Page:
Built as both a luxury liveaboard and a working yacht for research expeditions, the Argo spends time in Costa Rica but is sometimes chartered by outfits like National Geographic for research expeditions to Galapagos and other distant island chains.
The Argo itself is as stable as a tank and at 130 feet (40 meters), she carries 16 guests in eight spacious cabins with shark art painted directly on the walls.
What to see
Here's a hint: The 1999 documentary "Island of the Sharks" was filmed here.
Schooling hammerheads, white-tipped reef sharks, tiger sharks, Galapagos sharks, whale sharks -- they all thrive in Cocos Islands' natural environment.
In other words, this is not a bait-induced shark dive like those found in many tourist locations.
These gray suits are on site and on the move all the time.
This land of giants is also home to mantas, spotted eagle rays, dolphins and whale sharks, as well as reef-dwelling species such as lobsters, eels and their slimy brethren.
Cocos is as high-action as diving gets and many hardcore divers proclaim it as the best big-animal diving in the world, going back year after year for their adrenaline fix.
Hundreds of waterfalls spew off the dense green island and for centuries whaling ships used Cocos to replenish their water supplies.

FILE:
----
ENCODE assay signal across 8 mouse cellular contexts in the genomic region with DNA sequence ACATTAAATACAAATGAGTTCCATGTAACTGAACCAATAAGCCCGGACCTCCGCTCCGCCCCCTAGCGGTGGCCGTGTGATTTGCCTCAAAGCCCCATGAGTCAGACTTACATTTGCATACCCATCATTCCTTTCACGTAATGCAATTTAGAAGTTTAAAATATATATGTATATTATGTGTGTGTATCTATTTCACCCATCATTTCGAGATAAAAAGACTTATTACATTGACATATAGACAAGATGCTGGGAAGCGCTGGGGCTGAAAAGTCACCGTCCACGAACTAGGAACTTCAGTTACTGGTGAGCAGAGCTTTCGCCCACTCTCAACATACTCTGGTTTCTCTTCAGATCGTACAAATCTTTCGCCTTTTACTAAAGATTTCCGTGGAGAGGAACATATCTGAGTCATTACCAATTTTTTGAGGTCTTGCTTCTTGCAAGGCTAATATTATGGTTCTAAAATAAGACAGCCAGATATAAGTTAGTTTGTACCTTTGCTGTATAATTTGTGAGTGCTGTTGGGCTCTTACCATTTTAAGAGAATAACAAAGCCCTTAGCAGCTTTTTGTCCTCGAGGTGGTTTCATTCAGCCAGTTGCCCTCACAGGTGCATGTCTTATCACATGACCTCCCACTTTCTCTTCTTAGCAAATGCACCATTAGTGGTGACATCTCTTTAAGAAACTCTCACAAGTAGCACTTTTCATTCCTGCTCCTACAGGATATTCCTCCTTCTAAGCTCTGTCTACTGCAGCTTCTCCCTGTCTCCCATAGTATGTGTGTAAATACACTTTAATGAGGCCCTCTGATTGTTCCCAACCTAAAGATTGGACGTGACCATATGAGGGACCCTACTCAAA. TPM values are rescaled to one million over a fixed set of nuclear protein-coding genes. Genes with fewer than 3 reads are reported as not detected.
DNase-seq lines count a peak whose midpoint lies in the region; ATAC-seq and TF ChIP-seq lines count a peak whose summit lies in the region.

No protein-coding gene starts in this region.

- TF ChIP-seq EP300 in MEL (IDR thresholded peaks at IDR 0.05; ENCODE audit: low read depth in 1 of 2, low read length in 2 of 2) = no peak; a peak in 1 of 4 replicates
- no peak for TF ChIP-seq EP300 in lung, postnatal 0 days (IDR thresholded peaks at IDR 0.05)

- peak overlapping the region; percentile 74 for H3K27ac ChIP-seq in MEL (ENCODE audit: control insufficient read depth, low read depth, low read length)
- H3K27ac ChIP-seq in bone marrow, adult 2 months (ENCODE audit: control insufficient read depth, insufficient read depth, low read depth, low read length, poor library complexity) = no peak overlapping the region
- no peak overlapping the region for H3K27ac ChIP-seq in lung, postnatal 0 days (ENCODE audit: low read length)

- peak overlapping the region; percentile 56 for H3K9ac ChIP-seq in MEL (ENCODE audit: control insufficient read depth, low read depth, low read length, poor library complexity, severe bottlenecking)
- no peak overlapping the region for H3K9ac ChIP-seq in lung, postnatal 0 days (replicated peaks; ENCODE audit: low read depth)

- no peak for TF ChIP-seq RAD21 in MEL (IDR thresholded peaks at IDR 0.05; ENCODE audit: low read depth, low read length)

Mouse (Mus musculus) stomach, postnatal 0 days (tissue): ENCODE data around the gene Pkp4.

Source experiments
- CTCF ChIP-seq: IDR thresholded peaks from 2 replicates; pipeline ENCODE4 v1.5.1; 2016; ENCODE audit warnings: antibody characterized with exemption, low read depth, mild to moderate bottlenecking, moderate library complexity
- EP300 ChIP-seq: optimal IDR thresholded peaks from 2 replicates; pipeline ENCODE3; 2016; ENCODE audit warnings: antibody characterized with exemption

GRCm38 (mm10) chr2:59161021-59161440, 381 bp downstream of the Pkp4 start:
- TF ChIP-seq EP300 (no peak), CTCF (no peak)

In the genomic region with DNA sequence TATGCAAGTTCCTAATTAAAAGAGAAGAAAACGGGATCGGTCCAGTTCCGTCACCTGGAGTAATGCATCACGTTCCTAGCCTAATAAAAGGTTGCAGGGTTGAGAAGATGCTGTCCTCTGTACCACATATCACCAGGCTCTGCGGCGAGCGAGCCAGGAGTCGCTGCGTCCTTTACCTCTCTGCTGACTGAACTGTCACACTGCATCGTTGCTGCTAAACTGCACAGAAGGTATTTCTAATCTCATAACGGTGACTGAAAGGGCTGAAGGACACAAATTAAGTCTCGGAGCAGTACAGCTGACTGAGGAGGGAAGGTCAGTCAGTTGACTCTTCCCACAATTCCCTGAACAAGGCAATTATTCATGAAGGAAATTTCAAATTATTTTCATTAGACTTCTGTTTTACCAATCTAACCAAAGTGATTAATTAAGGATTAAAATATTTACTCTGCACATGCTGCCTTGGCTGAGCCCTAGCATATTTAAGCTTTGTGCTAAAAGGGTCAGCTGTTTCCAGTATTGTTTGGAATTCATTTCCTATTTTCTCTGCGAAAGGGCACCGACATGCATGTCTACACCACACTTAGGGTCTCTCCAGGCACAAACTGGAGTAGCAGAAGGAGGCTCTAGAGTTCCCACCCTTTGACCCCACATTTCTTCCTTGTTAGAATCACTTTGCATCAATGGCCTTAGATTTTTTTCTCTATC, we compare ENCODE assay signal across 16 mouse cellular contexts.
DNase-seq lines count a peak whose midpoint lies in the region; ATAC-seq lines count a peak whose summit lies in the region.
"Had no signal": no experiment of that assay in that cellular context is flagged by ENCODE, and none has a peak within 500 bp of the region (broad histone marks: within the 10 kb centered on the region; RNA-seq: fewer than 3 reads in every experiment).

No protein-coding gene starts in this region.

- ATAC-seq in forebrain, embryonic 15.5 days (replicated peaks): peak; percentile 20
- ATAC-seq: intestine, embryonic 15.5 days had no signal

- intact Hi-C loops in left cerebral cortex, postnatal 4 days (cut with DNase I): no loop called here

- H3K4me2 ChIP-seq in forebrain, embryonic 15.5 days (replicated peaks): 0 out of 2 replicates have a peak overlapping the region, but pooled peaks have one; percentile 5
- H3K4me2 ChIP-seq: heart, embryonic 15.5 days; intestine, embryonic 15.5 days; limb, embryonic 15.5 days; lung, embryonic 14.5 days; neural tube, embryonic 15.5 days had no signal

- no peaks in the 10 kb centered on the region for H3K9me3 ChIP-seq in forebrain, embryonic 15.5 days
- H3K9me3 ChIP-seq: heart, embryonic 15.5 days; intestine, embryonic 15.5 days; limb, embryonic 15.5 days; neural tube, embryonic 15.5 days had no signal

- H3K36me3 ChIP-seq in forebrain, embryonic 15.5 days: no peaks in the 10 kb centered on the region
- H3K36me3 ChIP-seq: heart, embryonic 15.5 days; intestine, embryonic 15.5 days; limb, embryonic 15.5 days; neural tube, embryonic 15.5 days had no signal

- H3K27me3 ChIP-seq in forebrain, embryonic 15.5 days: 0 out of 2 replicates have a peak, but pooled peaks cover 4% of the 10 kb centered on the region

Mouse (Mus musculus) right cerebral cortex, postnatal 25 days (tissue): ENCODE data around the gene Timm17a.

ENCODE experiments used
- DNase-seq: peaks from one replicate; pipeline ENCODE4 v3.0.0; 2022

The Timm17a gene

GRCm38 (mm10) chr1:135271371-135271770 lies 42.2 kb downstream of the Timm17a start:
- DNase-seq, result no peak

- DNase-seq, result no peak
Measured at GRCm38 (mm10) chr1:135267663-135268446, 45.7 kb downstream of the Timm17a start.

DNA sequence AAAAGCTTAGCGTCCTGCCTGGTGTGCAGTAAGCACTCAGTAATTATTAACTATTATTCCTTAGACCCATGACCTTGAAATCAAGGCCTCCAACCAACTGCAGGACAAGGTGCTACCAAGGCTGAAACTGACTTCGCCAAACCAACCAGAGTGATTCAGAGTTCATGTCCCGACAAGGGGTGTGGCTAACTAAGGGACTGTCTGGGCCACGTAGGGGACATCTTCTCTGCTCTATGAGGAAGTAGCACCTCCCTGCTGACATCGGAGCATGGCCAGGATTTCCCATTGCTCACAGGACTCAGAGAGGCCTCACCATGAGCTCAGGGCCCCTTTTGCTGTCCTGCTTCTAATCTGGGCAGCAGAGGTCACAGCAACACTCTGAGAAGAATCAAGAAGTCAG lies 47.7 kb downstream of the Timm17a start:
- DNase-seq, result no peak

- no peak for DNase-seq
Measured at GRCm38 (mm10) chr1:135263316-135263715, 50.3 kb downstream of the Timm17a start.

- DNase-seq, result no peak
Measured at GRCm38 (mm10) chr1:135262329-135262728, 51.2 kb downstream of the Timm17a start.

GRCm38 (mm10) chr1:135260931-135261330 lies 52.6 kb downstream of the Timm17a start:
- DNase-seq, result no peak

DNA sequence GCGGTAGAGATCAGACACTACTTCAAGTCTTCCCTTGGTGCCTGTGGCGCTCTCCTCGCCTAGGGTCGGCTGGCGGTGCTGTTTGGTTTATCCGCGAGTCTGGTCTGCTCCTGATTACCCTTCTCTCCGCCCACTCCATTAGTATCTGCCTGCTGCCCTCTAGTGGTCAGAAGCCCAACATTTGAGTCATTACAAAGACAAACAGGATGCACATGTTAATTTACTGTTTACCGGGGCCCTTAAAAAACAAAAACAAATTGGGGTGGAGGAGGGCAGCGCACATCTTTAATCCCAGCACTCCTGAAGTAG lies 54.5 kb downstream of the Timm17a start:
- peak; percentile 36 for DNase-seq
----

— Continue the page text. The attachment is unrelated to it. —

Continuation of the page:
Guests can go ashore and get the full force of a waterfall shower and also see names carved in the rocks by ancient mariners who visited the island.
The Argo, Costa Rica; +506 2228 6613
Carpe Vita Explorer (Maldives)
Perhaps the most unique aspect of the 125-foot Carpe Vita is its 60-foot dive tender called a dhoni.
It keeps divers dry and comfy going to and from the mothership to dive sites.
Many liveaboards have support boats to access sites with tricky anchorages, but this one ups the game with a full bath and hot shower.
It also houses all of the dive gear and compressor systems.
That way, the Carpe Vita can focus on cushy lounges, hot tubs and large cabins.
The ship has two VIP suites on the upper deck with showers and a full-size bathtub, a rare find on liveaboards.
The ship carries a maximum of 20 and offers both seven-day and 10-day itineraries depending on the season.
What to see
In addition to postcard-perfect beaches, there's one thing guaranteed in the Maldives: manta rays.
During the May-to-October monsoon season, the massive rays descend in huge numbers.
Divers who are calm and patient will get a show that sometimes lasts half an hour or more.
In general, diving here is divided into three distinctive experiences: inside the atolls, outside the atolls and riding strong currents through coral passes to mingle with huge congregations of fish.
Familiar species like grouper and snapper are everywhere along with a favorite headliner, the bizarre but friendly giant Napoleon wrasse.
Depending on who's counting, the Maldives has more than 1,000 palm-fringed islands and a couple of dozen coral atolls scattered across 500 miles of equatorial Indian Ocean south of Sri Lanka.
Cameras can be pointed almost anywhere to snap the quintessential white-beach, turquoise-water photo -- perfect for Instagram or Snapchat.
Carpe Vita; +1 307 235 0683